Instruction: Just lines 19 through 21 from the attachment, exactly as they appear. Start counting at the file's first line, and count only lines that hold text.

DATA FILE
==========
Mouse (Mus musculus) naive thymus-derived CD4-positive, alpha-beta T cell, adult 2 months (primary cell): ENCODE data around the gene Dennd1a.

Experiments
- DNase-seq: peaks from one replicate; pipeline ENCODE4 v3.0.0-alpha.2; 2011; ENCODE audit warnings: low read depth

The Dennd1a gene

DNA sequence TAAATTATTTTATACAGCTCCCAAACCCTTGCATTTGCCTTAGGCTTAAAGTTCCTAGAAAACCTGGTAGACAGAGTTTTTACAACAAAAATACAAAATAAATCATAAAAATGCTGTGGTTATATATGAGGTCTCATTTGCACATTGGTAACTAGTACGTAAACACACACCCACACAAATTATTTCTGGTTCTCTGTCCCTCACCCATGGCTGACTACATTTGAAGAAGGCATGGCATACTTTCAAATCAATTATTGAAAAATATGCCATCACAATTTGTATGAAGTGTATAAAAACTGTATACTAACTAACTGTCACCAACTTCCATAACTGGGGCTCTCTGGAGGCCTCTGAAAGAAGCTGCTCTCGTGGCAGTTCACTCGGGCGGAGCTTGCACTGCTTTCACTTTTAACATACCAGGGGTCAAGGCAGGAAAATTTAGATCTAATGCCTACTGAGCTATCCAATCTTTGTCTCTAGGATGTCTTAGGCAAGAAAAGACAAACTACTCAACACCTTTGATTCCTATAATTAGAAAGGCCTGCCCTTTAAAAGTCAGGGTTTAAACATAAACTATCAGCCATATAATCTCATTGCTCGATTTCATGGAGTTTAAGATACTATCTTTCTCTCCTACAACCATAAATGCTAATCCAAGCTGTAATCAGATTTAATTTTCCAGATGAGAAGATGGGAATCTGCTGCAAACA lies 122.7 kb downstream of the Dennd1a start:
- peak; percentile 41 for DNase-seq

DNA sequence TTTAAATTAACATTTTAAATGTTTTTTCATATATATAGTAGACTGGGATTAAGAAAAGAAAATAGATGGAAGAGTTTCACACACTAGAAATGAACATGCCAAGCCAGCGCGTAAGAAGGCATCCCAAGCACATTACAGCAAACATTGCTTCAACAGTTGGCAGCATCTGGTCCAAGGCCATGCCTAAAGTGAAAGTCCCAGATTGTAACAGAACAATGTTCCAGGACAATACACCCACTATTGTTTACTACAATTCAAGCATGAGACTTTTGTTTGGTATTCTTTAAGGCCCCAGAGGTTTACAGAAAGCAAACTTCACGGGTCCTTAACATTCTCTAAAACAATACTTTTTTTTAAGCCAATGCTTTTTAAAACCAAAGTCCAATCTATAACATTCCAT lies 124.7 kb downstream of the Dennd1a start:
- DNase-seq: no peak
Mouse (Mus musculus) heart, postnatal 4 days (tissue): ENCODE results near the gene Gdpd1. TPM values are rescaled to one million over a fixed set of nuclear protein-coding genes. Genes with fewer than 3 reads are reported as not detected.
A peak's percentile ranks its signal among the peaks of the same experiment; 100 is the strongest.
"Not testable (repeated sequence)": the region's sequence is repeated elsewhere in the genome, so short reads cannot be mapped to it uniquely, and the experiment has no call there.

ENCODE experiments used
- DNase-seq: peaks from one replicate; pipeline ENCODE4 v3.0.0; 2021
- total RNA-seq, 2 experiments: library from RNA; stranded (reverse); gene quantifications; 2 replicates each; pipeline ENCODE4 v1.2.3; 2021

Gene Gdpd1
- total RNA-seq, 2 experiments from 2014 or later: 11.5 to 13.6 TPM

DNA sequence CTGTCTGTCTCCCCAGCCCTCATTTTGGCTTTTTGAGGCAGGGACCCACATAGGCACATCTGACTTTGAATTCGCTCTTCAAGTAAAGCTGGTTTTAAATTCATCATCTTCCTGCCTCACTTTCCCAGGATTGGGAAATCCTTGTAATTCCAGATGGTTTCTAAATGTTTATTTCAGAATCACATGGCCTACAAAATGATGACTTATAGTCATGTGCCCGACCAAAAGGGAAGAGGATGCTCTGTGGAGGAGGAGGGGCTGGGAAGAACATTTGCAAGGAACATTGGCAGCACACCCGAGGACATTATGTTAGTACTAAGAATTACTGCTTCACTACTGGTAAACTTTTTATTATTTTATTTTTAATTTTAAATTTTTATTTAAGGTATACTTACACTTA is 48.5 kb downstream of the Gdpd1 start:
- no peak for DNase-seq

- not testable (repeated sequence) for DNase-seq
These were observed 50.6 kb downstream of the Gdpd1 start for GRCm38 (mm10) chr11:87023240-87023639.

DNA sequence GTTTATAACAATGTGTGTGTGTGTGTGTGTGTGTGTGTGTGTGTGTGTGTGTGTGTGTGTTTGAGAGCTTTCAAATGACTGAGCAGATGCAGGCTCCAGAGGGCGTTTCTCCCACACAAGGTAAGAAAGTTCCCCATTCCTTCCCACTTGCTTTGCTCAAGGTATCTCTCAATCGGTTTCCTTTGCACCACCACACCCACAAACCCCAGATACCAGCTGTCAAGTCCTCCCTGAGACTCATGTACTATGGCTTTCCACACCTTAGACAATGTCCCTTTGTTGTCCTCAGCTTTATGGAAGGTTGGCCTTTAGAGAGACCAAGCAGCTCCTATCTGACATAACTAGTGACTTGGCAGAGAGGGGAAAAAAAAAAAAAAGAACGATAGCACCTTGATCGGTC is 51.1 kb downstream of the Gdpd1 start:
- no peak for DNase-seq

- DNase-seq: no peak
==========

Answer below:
- not testable (repeated sequence) for DNase-seq
These were observed 50.6 kb downstream of the Gdpd1 start for GRCm38 (mm10) chr11:87023240-87023639.

DNA sequence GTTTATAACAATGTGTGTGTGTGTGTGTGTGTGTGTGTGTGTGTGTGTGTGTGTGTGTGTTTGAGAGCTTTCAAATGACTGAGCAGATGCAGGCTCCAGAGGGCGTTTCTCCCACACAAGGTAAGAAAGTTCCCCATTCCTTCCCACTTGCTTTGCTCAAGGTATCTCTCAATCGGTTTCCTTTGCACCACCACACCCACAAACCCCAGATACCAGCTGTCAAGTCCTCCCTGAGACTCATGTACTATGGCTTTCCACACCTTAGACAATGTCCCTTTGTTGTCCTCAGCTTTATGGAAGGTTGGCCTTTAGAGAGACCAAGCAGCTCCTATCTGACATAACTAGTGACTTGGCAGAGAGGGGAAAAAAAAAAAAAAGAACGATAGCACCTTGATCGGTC is 51.1 kb downstream of the Gdpd1 start: